50 Pounds of Onions

Last Friday night at our seed swap event in Clinton, Liz–our Arts Council president–told me there was a guy set up at the Hilltop Cafe in Ortonville selling a truckload of Texas sweet onions in 50lb. bags for $37 apiece.

I stopped at 8am Saturday on my way south for Easter–the semi trailer was there, but I guess it was too early in the morning for most people to consider buying enormous bags of enormous onions.  Thankfully, he was there on my way back.

I ran out of my own garden onions over a month ago, and to me this was like those Christmas boxes of clementines–a seasonal treat.  The guy had backhauled the onions from the southern border in order not to run empty–I can’t fault that kind of reasoning.

The onions are very fresh–I sliced a couple (and they weigh a couple of pounds apiece) and am cooking them down slowly for soup–very slowly because they’re so juicy.  These aren’t the rock-hard dry-cured storage onions I grow.

I’ll cook them to a soft caramel mass, add a little wine, some thyme, hot pepper, celery seed, and salt, and stock of whatever kind seems good, and have a tasty soup for dinner tonight.

I’ve also been feeding a sourdough for a couple of weeks now–have made some bread with it and a crust for the pizza I brought to the aforementioned seed swap and potluck dinner.

You can say I cheated because I started it with the Red Star yeast from my freezer–I’ve tried to start them with nothing but a little flour, water, and honey and haven’t had success.  This one has been bubbling along happily, and made it through the long weekend in the fridge with no problems.

Having that sourdough going makes throwing together a loaf of bread or a pizza crust even quicker than usual–I just dip out a cup or so of the starter and proceed with the salt, oil or butter, and sweetening plus more flour until the dough comes together enough to knead a little.  It doesn’t seem to need a second rising like it tends to when starting from scratch.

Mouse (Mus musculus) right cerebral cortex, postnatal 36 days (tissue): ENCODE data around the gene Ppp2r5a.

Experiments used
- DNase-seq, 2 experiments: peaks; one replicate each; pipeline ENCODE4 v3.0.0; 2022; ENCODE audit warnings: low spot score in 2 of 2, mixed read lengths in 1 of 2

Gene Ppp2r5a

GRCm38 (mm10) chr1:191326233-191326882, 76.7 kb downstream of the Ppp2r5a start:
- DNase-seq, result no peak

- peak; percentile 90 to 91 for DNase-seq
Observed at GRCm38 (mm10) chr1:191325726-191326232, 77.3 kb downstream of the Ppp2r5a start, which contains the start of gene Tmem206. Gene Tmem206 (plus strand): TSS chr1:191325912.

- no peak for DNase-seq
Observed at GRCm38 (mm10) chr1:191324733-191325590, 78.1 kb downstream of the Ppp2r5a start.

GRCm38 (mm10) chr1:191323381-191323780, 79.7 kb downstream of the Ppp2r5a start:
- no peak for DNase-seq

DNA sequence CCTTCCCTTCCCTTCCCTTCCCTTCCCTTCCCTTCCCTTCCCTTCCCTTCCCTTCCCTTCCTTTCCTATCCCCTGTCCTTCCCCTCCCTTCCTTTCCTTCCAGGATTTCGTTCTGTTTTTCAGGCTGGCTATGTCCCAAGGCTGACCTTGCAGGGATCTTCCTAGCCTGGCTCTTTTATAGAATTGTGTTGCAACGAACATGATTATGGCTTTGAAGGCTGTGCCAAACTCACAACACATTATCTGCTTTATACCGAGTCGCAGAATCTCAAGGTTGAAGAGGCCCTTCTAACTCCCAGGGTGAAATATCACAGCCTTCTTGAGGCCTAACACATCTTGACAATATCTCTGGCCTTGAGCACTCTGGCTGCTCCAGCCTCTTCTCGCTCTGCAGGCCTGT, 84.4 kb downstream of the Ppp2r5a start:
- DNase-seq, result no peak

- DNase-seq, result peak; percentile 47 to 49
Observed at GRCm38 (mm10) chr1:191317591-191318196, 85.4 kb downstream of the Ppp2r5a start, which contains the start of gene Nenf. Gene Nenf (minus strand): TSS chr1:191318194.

Feeding the starter is as simple as adding a little liquid (water or beer) and mixing in a little flour on a daily or every-other-day basis.  Going away for a couple of days requires nothing more than feeding it before leaving and sticking it in the fridge.  It’s good to throw a towel over the top to keep out dust.

It probably won’t ever be truly tangy like the classic sourdoughs of San Francisco–that comes from the specific strains of yeast that live there.  From what I’ve read, a sourdough evolves over time–and starting with commercial yeast gets it going, but local yeast strains will take over eventually.

So, maybe in a year or so, the loaves baked from this starter will embody the true “taste of Clinton.”


One response

  1. You can get some FREE 1847 Oregon Sourdough starter here……..http://carlsfriends.net/
    Just send an SASE, and perhaps a dollar or two for the volunteers.

    I’ve been growing and using it for about 4 years, tasty stuff!
    We make some incredible tangy hotcakes with it!

    It’s my understanding that the “sourness” in sourdough comes from the bacteria that grows in relationship to the yeast. Yours will need time to develop the local bacterias.

    Enjoy your onions, they may be about the last of fresh produce available that’s not contaminated (much) with radiation.
    Such is our future…….


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